Lies Extroverts Tell (3 of 3)

Full disclosure: This whole series of posts about lies extroverts tell could and maybe should be called:

Lies This Extrovert Tells.

There, that feels better.

Sorry for dragging all you other extroverts down with me… Well not really.

Extroverts need to be held accountable for our craziness.

Yes, the world is louder and less organized because of us, but we shouldn’t overrate our value too much.

We need boring old introverts too.

Before revealing what I think is the biggest lie extroverts tell let me recap the first two and give you a few honorable mentions as well.

Lie #1 – “Hey, I really like your ________!” (shirt, shoes, hat, hair, necklace, bracelet)

More than likely not the case, but it makes others feel good so we say it.

Lie #2 – “Come on, it’ll be fun.”

We have no idea if it will be fun, but we really want you to come along. Please come, pleeeeease.

Here are a few extra lies we tell that make the honorable mention list.

“Great to see you!”

Nope. We are “people-people” but not all the time. Sometimes it’s just “meh” to see you.

“We totally need to hangout.”

Come on. Give me a break. Pastors love this one.

Off the top of your head what do you think the likelihood is that this so called “hangout” will actually occur?



Lower. Extroverts feel pressure to say this because they think everybody wants to hangout with them.

“That was the best ________ ever!!!” (movie, book, church service, conference)

Really? Are you sure? The best ever? Ever is a long time. Nothing has ever topped it? Come on. Stop it.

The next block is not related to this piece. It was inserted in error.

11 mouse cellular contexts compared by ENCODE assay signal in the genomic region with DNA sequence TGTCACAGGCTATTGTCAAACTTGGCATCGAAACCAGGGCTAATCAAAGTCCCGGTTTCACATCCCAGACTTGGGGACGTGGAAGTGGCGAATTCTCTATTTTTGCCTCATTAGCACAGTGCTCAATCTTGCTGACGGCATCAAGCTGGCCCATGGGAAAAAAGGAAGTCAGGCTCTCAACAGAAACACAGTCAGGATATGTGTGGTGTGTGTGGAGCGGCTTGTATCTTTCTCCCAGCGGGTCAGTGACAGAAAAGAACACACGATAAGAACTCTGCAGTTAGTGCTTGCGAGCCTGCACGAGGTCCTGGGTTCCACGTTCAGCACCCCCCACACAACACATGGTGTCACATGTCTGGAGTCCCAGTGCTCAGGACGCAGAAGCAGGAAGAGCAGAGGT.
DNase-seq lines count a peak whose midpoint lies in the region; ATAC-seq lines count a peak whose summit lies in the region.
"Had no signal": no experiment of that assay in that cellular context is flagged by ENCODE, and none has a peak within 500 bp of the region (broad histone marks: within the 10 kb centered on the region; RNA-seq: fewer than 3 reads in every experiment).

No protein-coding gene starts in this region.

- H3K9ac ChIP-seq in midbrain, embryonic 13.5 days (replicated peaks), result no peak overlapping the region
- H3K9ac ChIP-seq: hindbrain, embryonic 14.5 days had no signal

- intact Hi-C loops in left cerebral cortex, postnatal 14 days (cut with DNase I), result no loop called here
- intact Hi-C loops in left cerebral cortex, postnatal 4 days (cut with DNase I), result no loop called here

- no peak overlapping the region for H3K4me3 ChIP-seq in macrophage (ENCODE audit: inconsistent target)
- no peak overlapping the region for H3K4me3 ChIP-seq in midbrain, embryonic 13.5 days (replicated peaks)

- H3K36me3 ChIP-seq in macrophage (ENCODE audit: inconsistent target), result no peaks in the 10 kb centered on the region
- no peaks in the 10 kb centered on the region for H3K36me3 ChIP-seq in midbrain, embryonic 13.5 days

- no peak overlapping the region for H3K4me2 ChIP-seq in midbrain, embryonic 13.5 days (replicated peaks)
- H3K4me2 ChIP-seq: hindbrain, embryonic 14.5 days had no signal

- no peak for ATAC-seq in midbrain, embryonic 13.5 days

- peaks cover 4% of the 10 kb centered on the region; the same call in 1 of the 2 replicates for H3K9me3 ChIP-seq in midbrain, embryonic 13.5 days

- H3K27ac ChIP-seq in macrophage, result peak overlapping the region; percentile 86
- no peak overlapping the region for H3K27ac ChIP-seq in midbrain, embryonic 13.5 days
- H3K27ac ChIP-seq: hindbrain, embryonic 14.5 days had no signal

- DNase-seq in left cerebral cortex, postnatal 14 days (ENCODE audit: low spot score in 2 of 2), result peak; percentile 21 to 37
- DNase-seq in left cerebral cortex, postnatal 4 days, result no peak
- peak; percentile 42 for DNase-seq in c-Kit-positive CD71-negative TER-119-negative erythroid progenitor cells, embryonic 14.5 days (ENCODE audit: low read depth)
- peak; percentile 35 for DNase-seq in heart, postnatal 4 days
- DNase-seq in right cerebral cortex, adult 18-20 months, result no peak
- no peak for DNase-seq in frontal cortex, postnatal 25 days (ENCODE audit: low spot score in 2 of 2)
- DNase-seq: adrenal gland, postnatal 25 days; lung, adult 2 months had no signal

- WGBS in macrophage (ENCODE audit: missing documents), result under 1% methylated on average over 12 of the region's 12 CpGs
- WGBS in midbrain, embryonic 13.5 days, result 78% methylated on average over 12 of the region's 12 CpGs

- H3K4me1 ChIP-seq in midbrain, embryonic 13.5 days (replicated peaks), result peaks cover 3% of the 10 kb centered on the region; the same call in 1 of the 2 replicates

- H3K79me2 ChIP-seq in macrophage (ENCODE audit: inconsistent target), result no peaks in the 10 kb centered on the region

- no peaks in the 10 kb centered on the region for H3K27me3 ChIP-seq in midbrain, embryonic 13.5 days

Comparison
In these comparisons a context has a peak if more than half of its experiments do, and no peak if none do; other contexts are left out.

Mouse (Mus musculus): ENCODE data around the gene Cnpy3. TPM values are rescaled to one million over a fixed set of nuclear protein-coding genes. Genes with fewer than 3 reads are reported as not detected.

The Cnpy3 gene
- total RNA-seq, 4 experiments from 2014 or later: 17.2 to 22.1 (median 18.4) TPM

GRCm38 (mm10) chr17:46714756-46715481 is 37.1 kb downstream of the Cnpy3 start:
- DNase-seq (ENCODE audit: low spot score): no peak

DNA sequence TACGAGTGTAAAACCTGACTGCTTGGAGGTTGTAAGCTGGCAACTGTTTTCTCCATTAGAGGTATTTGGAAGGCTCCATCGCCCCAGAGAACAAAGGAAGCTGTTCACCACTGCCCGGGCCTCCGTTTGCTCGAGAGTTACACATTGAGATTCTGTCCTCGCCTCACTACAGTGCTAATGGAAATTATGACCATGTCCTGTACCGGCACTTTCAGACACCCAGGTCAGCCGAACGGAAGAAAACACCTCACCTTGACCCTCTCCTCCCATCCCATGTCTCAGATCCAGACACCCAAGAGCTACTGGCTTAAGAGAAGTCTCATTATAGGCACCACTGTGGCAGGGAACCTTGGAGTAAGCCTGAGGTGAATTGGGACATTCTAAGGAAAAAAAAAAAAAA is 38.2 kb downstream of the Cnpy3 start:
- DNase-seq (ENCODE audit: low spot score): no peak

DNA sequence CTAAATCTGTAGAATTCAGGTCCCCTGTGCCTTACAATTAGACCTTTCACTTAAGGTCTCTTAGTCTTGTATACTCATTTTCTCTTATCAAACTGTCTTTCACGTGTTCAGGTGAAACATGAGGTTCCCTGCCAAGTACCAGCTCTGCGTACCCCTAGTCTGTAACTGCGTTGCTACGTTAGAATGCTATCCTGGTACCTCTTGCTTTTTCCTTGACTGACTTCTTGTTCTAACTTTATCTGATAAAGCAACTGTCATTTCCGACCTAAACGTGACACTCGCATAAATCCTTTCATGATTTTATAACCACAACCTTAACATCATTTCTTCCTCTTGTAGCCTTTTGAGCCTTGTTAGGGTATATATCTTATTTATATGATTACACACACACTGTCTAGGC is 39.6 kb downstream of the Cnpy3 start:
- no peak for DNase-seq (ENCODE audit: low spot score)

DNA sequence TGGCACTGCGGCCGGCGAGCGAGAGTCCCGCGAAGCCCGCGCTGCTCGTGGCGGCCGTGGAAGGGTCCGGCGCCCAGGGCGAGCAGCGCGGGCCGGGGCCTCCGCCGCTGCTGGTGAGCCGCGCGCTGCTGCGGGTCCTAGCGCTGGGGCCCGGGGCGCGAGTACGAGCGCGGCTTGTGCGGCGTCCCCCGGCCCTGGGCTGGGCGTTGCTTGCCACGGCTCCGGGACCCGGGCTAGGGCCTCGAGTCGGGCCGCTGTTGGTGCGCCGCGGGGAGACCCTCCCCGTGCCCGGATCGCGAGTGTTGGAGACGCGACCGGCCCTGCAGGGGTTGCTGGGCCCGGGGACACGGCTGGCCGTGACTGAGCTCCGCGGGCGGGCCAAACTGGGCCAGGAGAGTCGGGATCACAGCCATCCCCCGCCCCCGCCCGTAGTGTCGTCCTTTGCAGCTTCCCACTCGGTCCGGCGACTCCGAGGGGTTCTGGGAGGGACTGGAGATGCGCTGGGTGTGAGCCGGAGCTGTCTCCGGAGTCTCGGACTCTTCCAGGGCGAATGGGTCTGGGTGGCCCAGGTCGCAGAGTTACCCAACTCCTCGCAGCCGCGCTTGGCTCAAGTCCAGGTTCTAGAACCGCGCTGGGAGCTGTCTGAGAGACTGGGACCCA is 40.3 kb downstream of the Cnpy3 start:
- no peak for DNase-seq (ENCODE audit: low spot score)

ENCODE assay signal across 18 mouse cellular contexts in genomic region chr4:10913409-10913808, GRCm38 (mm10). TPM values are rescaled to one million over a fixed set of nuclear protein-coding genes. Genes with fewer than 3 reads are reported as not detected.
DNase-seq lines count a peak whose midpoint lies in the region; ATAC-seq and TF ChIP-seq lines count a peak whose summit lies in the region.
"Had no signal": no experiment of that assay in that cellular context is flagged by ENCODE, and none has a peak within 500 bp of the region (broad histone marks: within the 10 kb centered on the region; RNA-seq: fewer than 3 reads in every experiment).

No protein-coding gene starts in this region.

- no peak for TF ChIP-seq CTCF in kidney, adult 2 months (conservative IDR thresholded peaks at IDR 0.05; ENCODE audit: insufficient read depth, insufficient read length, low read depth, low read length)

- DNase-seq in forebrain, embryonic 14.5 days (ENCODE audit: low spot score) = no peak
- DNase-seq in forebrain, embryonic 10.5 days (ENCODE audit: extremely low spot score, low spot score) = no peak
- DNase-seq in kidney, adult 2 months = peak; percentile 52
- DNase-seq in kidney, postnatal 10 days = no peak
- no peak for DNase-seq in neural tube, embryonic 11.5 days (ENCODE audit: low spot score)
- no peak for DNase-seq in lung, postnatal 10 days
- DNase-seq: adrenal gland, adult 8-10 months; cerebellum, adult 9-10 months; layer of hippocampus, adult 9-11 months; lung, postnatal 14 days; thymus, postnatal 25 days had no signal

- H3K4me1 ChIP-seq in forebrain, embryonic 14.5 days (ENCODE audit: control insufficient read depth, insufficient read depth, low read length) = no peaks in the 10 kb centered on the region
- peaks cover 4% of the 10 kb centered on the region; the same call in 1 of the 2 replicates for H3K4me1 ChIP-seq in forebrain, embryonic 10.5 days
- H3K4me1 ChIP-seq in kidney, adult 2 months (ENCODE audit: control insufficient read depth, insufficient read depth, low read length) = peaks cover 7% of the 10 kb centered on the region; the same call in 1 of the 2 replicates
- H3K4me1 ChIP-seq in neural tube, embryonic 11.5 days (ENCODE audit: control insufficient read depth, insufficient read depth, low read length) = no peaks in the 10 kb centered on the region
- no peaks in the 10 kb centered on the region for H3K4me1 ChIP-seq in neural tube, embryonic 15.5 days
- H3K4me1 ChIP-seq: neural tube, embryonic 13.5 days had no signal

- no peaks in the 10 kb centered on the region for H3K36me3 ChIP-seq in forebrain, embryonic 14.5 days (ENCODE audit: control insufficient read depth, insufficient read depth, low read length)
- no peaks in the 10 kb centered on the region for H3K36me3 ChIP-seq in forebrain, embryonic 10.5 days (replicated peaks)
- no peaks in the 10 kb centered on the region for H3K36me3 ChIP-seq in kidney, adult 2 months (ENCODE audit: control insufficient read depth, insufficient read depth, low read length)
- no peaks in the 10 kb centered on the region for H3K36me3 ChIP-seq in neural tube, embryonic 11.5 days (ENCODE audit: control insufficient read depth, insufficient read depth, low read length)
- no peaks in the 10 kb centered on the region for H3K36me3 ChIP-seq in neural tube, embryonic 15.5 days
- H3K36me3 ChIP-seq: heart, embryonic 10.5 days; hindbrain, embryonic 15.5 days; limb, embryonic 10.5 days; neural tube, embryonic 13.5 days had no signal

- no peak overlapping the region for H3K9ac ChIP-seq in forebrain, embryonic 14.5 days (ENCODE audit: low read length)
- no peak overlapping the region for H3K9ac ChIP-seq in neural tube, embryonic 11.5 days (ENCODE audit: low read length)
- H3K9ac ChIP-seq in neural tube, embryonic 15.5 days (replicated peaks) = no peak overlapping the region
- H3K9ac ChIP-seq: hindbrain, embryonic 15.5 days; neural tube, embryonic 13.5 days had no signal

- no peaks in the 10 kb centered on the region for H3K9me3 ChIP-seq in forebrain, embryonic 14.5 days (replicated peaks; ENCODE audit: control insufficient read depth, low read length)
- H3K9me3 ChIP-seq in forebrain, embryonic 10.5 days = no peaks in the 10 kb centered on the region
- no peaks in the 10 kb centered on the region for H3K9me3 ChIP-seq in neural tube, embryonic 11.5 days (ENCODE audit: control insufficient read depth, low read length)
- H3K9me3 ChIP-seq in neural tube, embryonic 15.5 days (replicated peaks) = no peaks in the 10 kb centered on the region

Alright, enough of the honorable mentions.

At long last here is what I deem to be the biggest falsehood extroverts are out there trying to convince people of:

“…It’s because I’m an extrovert.”

This lie is usually told in an effort to excuse one’s behavior.

I couldn’t do _______ or I did _______ because I’m an extrovert.

This is fundamentally not true. We all have control over our emotions and actions and blaming your extroversion for making a bad joke about someone or something is not cool.

The joke in bad taste happened because you didn’t think through how it would be received.

Extroverts must own up to our mistakes or tendencies. Don’t pin them on the fact that you’re a people person.

Our extroverted tendencies are wonderful. The world needs fun, laughter and people who are good mixers at parties.

I’m not ashamed of my extroversion, I just don’t want to blame bad behavior on it.


Alright, what did I miss?

What are some other lies extroverts tell?

I promise you won’t offend me.

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